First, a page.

Classical Mechanics: Hamiltonian and Lagrangian Formalism (Google eBook)
Formalism of classical mechanics underlies a number of powerful mathematical methods that are widely used in theoretical and mathematical physics. This book considers the basics facts of Lagrangian and Hamiltonian mechanics, as well as related topics, such as canonical transformations, integral invariants, potential motion in geometric setting, symmetries, the Noether theorem and systems with constraints. While in some cases the formalism is developed beyond the traditional level adopted in the standard textbooks on classical mechanics, only elementary mathematical methods are used in the exposition of the material. The mathematical constructions involved are explicitly described and explained, so the book can be a good starting point for the undergraduate student new to this field. At the same time and where possible, intuitive motivations are replaced by explicit proofs and direct computations, preserving the level of rigor that makes the book useful for the graduate students intending to work in one of the branches of the vast field of theoretical physics. To illustrate how classical-mechanics formalism works in other branches of theoretical physics, examples related to electrodynamics, as well as to relativistic and quantum mechanics, are included.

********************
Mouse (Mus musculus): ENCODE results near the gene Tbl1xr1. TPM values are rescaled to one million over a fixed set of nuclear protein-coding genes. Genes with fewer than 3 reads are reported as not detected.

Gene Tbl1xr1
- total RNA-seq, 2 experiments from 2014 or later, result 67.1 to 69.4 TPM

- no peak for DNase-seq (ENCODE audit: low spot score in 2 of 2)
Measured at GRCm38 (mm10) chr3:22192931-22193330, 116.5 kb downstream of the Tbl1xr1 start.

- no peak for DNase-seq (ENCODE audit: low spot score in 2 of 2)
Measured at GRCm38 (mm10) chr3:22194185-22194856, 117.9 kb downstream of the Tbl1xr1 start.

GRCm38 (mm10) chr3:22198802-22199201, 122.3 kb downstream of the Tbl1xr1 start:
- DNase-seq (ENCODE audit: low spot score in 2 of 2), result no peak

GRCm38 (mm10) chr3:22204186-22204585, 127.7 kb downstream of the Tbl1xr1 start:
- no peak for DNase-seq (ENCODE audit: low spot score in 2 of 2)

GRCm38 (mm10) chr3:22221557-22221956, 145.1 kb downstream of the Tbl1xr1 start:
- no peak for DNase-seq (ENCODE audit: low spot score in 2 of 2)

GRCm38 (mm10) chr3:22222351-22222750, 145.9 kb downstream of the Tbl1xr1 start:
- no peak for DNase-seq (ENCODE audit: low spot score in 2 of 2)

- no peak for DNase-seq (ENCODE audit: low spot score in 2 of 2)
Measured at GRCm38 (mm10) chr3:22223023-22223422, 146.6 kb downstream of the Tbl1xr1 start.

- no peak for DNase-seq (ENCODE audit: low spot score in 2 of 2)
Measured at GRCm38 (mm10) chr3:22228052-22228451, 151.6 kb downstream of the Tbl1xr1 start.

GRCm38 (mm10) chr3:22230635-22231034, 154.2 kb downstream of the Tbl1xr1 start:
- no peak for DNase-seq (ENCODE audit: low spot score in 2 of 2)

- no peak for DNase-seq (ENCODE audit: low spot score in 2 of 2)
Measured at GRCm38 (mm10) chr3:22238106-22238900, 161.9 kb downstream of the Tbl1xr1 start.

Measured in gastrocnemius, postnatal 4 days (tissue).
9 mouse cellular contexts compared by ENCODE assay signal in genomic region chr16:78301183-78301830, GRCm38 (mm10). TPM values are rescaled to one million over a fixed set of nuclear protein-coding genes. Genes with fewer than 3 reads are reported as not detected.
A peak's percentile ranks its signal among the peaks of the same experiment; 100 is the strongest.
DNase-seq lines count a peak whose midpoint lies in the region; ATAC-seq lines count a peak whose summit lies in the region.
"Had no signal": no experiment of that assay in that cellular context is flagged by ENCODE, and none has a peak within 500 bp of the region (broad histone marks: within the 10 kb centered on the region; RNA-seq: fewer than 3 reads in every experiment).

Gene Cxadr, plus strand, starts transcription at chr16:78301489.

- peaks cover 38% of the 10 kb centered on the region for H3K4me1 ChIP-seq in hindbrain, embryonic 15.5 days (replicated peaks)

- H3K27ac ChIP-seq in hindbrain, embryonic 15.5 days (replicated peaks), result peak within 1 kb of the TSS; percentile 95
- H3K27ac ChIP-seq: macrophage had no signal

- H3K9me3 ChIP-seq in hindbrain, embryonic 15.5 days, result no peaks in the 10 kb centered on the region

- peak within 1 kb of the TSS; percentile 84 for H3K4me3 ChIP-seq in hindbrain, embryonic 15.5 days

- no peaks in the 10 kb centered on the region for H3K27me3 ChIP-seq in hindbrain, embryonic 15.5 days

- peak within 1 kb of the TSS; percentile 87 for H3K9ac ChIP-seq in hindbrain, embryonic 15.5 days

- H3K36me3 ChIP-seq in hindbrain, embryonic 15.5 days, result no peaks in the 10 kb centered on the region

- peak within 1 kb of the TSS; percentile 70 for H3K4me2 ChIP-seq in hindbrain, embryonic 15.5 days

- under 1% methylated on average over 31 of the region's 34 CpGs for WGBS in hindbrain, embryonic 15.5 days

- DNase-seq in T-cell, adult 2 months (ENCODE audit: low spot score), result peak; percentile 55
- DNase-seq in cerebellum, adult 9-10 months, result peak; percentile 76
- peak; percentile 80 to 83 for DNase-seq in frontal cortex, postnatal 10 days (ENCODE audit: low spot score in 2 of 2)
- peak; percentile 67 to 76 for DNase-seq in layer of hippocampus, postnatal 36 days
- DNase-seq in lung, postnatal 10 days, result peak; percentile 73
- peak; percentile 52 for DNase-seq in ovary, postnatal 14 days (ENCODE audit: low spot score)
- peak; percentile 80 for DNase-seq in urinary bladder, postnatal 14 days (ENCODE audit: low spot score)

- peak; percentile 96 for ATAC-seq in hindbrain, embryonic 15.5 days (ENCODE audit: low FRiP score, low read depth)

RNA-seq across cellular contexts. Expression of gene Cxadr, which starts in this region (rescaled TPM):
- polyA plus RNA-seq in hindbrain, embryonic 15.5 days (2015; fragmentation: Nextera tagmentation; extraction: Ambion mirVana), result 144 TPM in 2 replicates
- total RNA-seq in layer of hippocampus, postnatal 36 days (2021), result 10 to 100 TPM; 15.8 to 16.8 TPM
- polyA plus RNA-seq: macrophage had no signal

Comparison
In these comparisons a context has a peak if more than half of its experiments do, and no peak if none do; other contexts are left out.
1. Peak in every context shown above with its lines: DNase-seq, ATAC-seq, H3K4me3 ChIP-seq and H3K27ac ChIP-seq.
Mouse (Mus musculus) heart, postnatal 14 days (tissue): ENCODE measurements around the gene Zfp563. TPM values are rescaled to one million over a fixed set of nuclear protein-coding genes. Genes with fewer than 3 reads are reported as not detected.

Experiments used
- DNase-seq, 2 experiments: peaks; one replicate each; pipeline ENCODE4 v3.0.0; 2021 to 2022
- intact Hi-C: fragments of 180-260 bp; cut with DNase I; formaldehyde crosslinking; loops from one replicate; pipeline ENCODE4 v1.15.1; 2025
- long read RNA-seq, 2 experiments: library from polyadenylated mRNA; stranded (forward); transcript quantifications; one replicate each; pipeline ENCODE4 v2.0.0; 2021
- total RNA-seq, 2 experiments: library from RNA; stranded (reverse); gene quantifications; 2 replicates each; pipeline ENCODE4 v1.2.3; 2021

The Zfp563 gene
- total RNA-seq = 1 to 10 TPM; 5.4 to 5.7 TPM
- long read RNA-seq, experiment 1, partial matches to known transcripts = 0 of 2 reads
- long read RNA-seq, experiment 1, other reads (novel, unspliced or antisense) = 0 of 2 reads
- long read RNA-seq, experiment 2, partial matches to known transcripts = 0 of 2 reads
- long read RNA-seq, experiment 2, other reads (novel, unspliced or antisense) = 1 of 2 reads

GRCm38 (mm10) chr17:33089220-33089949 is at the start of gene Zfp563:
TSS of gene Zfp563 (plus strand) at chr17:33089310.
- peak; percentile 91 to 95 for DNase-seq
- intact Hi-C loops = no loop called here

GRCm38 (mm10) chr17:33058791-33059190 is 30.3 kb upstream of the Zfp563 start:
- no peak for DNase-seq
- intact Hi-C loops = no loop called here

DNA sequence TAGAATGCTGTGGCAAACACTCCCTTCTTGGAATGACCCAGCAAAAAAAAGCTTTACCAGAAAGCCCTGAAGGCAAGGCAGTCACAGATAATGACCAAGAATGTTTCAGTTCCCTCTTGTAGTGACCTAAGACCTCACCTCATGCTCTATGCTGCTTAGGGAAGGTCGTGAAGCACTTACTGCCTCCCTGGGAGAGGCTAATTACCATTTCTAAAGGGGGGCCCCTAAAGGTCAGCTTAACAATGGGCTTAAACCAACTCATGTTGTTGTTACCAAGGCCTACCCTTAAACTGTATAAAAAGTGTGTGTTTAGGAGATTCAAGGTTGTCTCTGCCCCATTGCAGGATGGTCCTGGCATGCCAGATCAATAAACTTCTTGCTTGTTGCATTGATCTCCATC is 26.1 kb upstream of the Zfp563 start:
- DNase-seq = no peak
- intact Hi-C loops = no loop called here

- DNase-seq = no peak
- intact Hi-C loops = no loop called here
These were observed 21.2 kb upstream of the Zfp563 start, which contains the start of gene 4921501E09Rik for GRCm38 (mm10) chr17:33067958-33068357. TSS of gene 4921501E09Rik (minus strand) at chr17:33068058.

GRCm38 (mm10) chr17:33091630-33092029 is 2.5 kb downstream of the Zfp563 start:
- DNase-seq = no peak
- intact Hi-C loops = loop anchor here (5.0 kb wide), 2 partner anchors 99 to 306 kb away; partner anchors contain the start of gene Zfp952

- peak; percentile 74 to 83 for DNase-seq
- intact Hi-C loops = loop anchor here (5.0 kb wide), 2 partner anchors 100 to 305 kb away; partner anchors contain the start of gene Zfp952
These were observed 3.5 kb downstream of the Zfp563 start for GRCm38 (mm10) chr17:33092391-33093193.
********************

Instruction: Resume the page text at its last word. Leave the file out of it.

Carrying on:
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Chapter 2 Hamiltonian Formalism
Chapter 3 Canonical Transformations of TwoDimensional Phase Space
Chapter 4 Properties of Canonical Transformations
Chapter 5 Integral Invariants
Chapter 6 Potential Motion in a Geometric Setting
according to Eq acquires the form action functional affine connection algebraic canonical transformation classical mechanics compute configuration space conservation Consider const construct coordinate transformations corresponding covariant curve defined denoted Dirac bracket Dirac procedure discuss dynamics energy equations of motion equivalent Euclidean evolution example Exercise expression extended Lagrangian first-class constraints first-order gauge geodesic line geometric given Hamilton–Jacobi equation Hamiltonian action Hamiltonian equations Hamiltonian formulation Hamiltonian system Hence identity implies infinitesimal symmetry initial conditions integral invariant inverse Lagrangian action Lagrangian equations linear Lorentz matrix metric Noether charge Noether theorem notation obeys Eq obtain parallel transport particle phase space Poincaré transformations Poisson bracket primary constraints properties quantity relativistic represents result Riemann space scalar second-class constraints singular theory solution substitution symplectic matrix tensor tion total derivative trajectory vanishes variables vector field velocities write